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Intro to Aud. Ch 3

Sound and its measurement

TermDefinitionextra info
Sound A stimulus that has the capability to produce an audible sensation Sound may be defined as a psychological or physical phenomena
stimulus An oscillation or vibration in a medium
Components of sound There has to be an ENERGY SOURCE, an OBJECT capable of vibration, a MEDIUM, and a RECEPTOR (occurs in the psychological definition only)
Sound-Energy source produces the sound ex: you can't just hold a tuning fork, you have to apply energy or force to make it vibrate
Sound-object the object has to be capable of vibration ex: tuning fork, guitar string
sound-medium how we transmit the vibration to the ear air is a medium because the molecules are moving, the skull can be a medium because it moves when the fork touches it, water can also be a medium
vibration when an object is at a point of rest then moves from the point of disturbance striking and bouncing off adjacent molecules
Sound-receptor someone capable of hearing the sound
Simple harmonic motion The simplest pattern of vibration
pure tone a tone of only one frequency (no harmonics) seldom appear in nature, usually created by devices like tuning forks or electronic sine wave generators
sinusoid(al) or sine waves the waveform of a pure tone showing simple harmonic motion
waveform a vibrating pattern that presents a smooth wave made up of frequency and period
one cycle movement from equilibrium to maximum displacement in one direction, back to equilibrium, on to maximum displacement in the opposite direction and then back to equilibrium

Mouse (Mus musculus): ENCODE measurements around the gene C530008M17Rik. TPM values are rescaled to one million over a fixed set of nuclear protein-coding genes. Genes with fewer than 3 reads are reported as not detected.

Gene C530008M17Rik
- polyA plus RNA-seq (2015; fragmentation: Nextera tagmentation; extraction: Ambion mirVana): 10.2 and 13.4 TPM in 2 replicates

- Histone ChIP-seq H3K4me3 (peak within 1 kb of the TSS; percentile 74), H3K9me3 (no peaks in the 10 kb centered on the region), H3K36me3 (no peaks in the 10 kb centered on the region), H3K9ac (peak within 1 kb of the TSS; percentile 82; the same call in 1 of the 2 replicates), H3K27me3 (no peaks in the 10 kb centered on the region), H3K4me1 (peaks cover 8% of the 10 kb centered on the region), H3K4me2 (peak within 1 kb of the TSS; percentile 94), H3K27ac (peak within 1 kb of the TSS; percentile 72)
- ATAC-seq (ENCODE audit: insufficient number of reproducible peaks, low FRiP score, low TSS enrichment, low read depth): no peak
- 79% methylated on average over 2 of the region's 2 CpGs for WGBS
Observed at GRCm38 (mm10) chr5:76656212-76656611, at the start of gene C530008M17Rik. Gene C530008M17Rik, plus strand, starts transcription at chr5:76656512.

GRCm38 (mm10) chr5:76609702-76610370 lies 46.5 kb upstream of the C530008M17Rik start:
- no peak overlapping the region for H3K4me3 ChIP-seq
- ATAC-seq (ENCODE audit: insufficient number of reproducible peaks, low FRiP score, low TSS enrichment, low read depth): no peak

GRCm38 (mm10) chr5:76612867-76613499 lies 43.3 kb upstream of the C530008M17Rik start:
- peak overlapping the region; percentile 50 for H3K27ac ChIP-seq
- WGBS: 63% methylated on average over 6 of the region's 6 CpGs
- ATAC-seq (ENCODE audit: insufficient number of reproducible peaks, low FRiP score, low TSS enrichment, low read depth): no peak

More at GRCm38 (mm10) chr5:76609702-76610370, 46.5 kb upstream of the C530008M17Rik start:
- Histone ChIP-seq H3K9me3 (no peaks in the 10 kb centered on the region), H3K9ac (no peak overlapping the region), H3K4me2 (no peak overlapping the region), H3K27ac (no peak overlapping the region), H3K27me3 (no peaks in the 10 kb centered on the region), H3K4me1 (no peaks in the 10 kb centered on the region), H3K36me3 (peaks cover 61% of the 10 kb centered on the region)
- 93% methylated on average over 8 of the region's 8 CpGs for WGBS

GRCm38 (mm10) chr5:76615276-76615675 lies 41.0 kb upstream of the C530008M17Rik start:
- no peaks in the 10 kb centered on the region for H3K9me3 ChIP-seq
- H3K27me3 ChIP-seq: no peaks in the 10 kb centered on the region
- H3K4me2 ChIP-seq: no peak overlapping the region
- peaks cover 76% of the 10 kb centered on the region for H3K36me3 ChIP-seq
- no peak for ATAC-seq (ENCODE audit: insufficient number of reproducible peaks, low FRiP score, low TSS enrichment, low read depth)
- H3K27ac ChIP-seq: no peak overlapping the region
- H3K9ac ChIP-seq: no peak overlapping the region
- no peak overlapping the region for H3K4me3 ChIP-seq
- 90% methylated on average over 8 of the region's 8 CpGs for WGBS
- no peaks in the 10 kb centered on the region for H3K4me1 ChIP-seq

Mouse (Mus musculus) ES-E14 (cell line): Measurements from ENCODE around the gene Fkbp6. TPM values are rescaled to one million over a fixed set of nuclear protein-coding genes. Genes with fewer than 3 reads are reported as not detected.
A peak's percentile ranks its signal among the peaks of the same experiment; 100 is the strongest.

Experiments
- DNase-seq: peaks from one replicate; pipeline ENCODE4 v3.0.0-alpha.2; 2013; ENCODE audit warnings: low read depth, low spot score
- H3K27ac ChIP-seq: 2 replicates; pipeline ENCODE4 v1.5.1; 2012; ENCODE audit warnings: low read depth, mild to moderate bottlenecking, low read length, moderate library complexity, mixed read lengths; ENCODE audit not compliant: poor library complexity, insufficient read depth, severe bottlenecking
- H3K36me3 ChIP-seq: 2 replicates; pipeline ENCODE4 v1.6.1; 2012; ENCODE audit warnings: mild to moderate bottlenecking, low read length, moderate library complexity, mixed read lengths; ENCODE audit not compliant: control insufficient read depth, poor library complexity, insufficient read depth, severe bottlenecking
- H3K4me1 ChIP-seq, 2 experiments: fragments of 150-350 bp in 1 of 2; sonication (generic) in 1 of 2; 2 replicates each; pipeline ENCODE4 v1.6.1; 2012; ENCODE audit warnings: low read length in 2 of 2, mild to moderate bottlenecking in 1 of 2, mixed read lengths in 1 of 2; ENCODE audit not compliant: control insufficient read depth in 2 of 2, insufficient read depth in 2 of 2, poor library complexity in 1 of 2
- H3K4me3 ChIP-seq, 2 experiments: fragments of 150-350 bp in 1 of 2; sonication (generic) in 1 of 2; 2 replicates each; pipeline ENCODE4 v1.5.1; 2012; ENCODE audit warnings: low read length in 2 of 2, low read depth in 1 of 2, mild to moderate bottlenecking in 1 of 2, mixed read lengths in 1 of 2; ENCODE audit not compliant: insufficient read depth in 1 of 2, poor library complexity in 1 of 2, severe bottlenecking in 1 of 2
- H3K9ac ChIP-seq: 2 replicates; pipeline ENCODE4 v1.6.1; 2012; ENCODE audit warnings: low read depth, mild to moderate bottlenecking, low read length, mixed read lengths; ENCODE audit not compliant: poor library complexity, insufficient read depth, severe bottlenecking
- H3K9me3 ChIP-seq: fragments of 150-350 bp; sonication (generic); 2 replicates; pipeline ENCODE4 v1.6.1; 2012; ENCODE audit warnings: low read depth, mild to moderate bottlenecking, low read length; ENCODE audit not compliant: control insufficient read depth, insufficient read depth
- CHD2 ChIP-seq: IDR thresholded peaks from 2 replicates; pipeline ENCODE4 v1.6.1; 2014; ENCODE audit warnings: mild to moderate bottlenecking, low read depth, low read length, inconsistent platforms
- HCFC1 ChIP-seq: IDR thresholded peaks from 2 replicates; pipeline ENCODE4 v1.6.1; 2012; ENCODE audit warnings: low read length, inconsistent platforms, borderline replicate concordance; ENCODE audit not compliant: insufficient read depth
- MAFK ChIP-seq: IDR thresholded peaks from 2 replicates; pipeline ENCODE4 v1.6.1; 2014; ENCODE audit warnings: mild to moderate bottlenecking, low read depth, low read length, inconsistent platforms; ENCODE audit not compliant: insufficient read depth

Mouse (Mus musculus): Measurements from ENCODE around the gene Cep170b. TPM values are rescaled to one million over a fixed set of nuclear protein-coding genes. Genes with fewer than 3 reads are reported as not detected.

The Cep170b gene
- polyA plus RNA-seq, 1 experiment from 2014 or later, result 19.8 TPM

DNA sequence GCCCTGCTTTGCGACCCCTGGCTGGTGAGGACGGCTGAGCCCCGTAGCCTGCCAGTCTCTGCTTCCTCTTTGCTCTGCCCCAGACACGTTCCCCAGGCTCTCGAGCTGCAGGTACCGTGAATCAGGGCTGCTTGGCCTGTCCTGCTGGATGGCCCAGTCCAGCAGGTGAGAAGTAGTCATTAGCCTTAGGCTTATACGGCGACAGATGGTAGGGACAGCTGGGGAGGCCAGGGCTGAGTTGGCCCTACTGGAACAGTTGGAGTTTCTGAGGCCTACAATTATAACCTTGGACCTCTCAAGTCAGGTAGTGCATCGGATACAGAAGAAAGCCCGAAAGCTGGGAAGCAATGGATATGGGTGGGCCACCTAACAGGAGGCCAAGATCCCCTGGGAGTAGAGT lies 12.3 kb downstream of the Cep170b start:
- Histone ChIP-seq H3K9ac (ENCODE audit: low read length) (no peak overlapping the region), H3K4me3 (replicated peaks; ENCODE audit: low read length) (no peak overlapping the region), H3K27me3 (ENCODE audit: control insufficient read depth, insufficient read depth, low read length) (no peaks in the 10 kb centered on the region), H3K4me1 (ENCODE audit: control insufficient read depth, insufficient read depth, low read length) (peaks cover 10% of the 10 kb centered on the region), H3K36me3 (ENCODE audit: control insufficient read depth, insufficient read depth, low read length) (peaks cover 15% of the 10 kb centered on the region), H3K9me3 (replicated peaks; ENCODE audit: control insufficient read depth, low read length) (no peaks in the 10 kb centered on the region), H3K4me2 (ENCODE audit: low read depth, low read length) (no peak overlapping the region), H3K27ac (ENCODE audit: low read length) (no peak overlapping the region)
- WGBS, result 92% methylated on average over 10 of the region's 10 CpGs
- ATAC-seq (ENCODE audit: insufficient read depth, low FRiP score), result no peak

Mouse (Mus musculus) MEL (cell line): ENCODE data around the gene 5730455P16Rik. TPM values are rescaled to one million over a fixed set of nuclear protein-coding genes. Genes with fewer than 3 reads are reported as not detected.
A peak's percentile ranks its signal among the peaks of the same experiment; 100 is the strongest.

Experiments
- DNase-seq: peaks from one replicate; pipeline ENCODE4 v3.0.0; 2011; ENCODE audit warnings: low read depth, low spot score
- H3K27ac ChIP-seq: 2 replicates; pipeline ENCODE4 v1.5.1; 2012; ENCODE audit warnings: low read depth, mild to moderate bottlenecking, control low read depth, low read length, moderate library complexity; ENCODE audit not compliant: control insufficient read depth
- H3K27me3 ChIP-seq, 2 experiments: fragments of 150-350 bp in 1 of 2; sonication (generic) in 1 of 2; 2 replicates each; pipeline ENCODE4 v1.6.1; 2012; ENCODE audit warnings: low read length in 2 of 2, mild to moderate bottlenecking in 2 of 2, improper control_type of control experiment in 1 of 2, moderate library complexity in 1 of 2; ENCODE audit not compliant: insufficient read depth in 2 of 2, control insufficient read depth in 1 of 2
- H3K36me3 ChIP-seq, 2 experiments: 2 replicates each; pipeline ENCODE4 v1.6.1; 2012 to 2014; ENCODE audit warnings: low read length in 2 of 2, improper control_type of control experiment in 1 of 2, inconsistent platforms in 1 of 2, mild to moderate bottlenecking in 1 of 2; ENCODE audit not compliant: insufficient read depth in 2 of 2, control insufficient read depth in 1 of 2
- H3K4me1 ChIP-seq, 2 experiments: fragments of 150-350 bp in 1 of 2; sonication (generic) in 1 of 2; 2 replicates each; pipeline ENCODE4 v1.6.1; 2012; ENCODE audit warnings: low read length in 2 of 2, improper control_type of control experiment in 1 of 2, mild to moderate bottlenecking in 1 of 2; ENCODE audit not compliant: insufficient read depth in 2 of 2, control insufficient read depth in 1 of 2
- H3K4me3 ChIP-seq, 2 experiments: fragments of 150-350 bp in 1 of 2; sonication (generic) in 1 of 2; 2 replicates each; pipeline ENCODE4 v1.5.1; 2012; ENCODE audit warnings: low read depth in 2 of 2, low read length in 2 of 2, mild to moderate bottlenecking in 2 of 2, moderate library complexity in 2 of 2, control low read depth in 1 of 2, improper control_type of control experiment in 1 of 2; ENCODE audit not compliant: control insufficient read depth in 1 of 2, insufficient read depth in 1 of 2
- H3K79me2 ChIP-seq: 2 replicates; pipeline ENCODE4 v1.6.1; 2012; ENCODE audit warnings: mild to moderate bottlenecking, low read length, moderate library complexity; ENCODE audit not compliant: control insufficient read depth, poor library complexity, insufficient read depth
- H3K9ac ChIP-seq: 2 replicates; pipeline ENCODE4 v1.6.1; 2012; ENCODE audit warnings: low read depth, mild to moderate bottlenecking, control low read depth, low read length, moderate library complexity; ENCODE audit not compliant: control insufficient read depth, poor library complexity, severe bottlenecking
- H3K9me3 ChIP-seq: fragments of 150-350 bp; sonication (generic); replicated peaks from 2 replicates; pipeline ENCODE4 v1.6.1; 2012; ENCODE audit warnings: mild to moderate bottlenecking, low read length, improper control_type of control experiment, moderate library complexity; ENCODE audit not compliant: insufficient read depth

oscillation the back and forth movement of a vibrating body
frequency the number of complete oscillations (cycles) of a vibrating body in a 1 sec period of time frequency is displayed in Hertz (Hz) or cycles per sec (cps)
Period amount of time it takes to complete 1 vibration of a cycle ex: if frequency is 3Hz the period (T) equals 1/3 sec
amplitude distance a vibrating object moves from its point of rest the louder the sound, the greater the amplitude
amplitude is correlated with loudness
frequency is correlated with pitch
cancellation reduction in amplitude to zero because of interaction of two tones 180 degrees out of phase the reduction of the amplitude of a sound wave to zero
complex sound energy at a number of different frequencies, amplitudes, and phase relationships composed of two or more pure tones comprised of periodic or aperiodic waves
Fourier analysis any complex wave can be decomposed to determine the amplitudes, frequencies and phases of the sinusoidal components sound waves can be classified by its reference to periodicity and complexity
periodic wave a waveform that repeats itself over time a musical note is always the same so it is a periodic sound
aperiodic waves a wave that lacks periodicity, no repetition, vibratory motion is random, usually perceived as noise the sound "sh" is random, not repeatable
fundamental frequency the lowest rate of a sound's vibration determined by the physical properties of the vibrating body
harmonics (overtones) any whole number multiple of the fundamental frequency of a complex wave each sinusoid in the series must be an integer multiple of the lowest in the series. ex: if lowest=100Hz, components are 100, 200, 300, 400, 500 etc
Phase the relationship in time between two or more waves
starting phase the angle in degrees at the moment rotation begins note: wave travels counter clockwise from 0°-360°
resonance the ability of a mass to vibrate at a particular frequency with least external force
watt a unit of power
exponent a logarithm
intensity the amount of energy per unit of area
velocity the speed of a sound wave in a given direction
wave a series of moving impulses set up by a vibration
dyne a unit of force just sufficient to accelerate a mass of 1 gram at 1 cm per second squared
fourier analysis that breaks a wave into its components
erg unit of work
cycle complete sequence of events of a sine wave through 360 degrees
decibel ratio between two sound pressures or two sound powers
pressure formula dynes/cm2
just audible sound .0002 dynes/cm2
loudest audible sound 2000 dynes/cm2
Acoustics The nature of sound and how it's measured The foundation for the testing of hearing.
Created by: schaunag